Poetry of Robert Fisher
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With my child’s eyes I shaped the clouds
Into what I might do in life.
In the dawn light when our twin Venus is
A mysterious pearl
About to kiss the horizon,
The cirrus clouds are shredded
Into tendrils like nerves branching
To organs and muscles.
My small hands heal rifts
And add missing pieces,
And the cloud is healthy again,
Gets up and leaves my office
To fly over the pagodas of Burma.

The cumulus clouds are brains
With visions and voices,
Or one minute wild with lightning,
The next black like a bruise,
And swollen with sadness.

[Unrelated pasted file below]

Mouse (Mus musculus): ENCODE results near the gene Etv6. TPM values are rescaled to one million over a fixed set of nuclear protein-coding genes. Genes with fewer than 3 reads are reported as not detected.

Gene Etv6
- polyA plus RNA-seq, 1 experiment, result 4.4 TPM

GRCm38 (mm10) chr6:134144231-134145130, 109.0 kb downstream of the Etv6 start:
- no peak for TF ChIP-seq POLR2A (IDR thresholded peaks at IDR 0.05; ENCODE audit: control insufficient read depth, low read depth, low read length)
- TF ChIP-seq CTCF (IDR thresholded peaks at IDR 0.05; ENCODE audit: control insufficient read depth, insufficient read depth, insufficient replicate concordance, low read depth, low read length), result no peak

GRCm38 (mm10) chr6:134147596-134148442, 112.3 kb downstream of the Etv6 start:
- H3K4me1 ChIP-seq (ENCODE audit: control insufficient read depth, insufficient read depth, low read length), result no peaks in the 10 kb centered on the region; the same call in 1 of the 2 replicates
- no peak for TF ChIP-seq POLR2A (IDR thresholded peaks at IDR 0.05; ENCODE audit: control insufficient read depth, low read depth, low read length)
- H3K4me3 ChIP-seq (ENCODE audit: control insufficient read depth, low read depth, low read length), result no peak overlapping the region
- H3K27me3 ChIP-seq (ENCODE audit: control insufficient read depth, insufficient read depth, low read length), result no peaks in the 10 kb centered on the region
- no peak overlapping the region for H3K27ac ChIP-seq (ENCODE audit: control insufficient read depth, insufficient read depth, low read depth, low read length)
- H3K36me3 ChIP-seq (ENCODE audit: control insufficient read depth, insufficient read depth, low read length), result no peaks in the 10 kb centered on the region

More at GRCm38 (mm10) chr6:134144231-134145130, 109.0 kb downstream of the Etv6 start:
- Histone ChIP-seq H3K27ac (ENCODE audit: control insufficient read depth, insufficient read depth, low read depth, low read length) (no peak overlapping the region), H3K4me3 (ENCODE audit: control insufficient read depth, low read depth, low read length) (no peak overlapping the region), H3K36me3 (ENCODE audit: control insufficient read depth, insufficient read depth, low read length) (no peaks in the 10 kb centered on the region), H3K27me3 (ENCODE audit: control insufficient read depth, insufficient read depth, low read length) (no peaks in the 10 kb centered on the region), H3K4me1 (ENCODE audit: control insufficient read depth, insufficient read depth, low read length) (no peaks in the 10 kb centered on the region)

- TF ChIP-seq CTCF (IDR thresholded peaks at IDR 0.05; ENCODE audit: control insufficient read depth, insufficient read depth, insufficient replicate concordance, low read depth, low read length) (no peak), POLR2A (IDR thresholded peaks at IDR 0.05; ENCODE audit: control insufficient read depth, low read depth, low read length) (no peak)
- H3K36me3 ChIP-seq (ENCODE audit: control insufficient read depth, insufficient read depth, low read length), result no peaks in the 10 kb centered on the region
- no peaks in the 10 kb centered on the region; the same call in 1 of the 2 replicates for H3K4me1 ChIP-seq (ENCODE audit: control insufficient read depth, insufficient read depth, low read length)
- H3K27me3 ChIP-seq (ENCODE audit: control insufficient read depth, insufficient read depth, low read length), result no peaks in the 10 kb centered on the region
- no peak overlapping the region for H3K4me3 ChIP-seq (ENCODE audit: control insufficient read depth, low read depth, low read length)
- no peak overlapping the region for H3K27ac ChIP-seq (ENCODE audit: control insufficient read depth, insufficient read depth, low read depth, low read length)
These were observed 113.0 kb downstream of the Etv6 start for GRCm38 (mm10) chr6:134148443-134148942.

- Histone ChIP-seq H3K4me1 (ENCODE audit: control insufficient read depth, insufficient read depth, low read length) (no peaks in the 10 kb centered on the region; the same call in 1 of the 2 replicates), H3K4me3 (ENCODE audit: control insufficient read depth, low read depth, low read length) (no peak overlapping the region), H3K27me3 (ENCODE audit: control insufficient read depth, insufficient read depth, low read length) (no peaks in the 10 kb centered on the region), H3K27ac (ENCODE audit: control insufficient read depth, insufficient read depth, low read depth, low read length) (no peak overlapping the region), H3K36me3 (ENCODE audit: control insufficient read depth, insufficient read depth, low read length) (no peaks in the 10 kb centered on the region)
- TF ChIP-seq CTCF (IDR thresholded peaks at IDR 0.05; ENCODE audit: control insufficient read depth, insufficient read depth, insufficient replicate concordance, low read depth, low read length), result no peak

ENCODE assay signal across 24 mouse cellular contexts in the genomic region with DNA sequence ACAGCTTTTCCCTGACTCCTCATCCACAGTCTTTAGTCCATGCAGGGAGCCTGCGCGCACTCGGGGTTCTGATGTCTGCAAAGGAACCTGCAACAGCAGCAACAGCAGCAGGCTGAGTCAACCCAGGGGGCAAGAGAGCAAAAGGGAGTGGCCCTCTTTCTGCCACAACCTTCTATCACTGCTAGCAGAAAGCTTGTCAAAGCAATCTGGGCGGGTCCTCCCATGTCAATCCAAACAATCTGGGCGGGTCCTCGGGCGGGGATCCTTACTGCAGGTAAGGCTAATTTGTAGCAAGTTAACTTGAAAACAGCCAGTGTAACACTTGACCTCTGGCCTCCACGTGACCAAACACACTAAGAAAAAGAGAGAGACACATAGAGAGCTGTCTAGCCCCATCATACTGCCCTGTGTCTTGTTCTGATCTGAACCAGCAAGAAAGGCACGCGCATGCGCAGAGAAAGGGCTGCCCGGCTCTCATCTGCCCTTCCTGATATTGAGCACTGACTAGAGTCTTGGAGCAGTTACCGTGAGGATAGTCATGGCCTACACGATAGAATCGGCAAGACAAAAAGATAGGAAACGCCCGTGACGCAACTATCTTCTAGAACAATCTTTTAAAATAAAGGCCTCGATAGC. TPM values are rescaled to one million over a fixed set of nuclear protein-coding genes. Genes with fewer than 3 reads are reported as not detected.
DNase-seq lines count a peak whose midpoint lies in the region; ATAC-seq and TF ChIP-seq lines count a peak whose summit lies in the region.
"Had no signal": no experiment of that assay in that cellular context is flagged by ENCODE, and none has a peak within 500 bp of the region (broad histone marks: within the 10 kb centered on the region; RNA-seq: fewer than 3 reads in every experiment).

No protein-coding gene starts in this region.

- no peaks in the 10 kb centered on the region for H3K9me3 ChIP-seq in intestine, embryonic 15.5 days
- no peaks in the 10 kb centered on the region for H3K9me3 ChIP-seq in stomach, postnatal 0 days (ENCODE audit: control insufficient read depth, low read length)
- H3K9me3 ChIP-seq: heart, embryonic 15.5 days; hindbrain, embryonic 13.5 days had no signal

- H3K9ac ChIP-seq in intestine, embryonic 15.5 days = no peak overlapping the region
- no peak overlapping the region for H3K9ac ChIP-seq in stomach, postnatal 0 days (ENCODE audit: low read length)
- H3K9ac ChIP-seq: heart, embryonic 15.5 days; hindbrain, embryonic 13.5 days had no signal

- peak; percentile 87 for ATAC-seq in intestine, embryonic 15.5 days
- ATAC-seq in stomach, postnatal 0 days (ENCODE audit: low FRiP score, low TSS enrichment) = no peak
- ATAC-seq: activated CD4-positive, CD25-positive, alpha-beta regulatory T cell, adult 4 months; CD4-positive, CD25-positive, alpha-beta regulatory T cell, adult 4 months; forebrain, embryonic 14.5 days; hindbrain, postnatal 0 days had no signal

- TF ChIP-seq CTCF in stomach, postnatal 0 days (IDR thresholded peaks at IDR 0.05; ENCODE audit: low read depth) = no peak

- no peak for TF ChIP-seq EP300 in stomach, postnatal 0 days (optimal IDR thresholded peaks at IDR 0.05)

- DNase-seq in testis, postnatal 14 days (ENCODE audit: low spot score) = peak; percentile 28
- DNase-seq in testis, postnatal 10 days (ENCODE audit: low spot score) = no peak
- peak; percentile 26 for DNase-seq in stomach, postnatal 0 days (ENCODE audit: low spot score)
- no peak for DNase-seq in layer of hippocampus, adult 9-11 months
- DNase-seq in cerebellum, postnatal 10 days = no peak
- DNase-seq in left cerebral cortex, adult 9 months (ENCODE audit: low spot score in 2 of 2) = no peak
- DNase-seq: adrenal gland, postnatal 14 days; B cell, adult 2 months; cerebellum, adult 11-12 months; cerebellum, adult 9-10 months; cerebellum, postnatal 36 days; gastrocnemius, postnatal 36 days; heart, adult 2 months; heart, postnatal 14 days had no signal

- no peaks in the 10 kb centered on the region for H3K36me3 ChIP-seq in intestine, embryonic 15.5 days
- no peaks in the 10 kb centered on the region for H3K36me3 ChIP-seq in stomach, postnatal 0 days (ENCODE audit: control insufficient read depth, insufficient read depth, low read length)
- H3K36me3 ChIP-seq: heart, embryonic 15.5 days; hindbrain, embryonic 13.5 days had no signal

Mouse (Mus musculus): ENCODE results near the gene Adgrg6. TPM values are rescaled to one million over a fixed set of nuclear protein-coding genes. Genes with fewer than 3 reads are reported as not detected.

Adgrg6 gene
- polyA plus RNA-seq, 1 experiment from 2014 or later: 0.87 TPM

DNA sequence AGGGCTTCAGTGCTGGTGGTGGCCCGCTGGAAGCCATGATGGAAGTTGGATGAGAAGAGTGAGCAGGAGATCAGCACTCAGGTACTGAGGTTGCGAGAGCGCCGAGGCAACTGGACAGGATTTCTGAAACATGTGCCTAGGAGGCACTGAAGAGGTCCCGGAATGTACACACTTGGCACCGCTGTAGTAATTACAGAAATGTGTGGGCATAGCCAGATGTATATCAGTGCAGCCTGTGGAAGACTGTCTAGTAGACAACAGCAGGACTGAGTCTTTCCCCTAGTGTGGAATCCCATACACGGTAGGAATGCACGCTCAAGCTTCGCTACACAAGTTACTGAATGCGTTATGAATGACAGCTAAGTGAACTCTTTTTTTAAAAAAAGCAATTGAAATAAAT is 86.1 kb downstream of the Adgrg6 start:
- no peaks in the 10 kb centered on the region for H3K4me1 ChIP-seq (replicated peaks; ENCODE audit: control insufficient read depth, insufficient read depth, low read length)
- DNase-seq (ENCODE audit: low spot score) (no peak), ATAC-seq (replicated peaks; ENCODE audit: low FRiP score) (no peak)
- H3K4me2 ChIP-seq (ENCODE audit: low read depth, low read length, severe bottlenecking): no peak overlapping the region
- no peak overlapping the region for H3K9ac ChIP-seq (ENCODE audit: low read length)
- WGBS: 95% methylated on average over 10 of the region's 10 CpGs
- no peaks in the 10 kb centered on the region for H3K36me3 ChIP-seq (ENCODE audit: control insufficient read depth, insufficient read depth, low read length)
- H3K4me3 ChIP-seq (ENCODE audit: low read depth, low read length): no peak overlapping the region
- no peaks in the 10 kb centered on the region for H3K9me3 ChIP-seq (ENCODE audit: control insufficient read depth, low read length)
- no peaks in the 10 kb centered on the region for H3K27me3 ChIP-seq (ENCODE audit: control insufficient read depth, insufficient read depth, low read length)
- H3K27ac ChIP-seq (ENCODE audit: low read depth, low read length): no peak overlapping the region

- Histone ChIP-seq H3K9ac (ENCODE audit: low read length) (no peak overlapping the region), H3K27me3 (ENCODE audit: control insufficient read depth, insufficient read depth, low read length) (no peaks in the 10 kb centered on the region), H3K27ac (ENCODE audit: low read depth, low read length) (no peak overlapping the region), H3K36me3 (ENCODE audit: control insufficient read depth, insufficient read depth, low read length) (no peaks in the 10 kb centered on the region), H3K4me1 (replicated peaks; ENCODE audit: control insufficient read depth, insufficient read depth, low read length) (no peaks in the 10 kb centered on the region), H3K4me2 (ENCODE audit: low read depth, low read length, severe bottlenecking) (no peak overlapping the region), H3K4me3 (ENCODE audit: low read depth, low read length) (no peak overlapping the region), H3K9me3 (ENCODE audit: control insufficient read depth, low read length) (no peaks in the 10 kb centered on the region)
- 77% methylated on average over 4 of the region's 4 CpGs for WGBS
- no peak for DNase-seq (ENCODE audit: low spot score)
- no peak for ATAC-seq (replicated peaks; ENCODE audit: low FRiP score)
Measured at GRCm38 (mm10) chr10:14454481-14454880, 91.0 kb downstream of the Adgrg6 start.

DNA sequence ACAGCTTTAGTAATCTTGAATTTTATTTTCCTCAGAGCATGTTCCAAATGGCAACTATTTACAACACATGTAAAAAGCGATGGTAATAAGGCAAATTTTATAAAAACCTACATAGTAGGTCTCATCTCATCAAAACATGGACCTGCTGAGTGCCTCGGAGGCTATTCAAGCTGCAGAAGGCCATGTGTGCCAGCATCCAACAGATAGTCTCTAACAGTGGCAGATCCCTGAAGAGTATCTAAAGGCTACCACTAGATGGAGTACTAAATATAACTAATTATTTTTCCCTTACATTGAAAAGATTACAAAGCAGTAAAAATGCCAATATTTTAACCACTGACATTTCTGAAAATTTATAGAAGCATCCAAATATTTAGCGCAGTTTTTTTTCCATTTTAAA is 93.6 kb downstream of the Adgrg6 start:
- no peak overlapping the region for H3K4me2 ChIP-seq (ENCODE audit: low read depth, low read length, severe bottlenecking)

I hold their hand while they cry,
Then focus sunbeams to fill them
With inner light.
They stay with us all summer,
Looking like pillows for angels.

Sometimes the clouds take my shape
And the plain below is my stage,
Where I bring a smile to every face,
Farmer, fisherman, housewife,
Smoothing out fathers’ frowns
And making teachers hug dumb pupils
And mothers love sons
Who think this is the caveman days.

Clouds unlike us reshape themselves
While we on the ground are rigid trees
Growing in soil rich, acid or sandy,
Bent by prevailing winds,
Clinging to mountain cliffs,

Basking along rivers,
Turned into blazing sparks,
Or home to birds and insects,
Or shading scribbling poets.

May 5th, 2016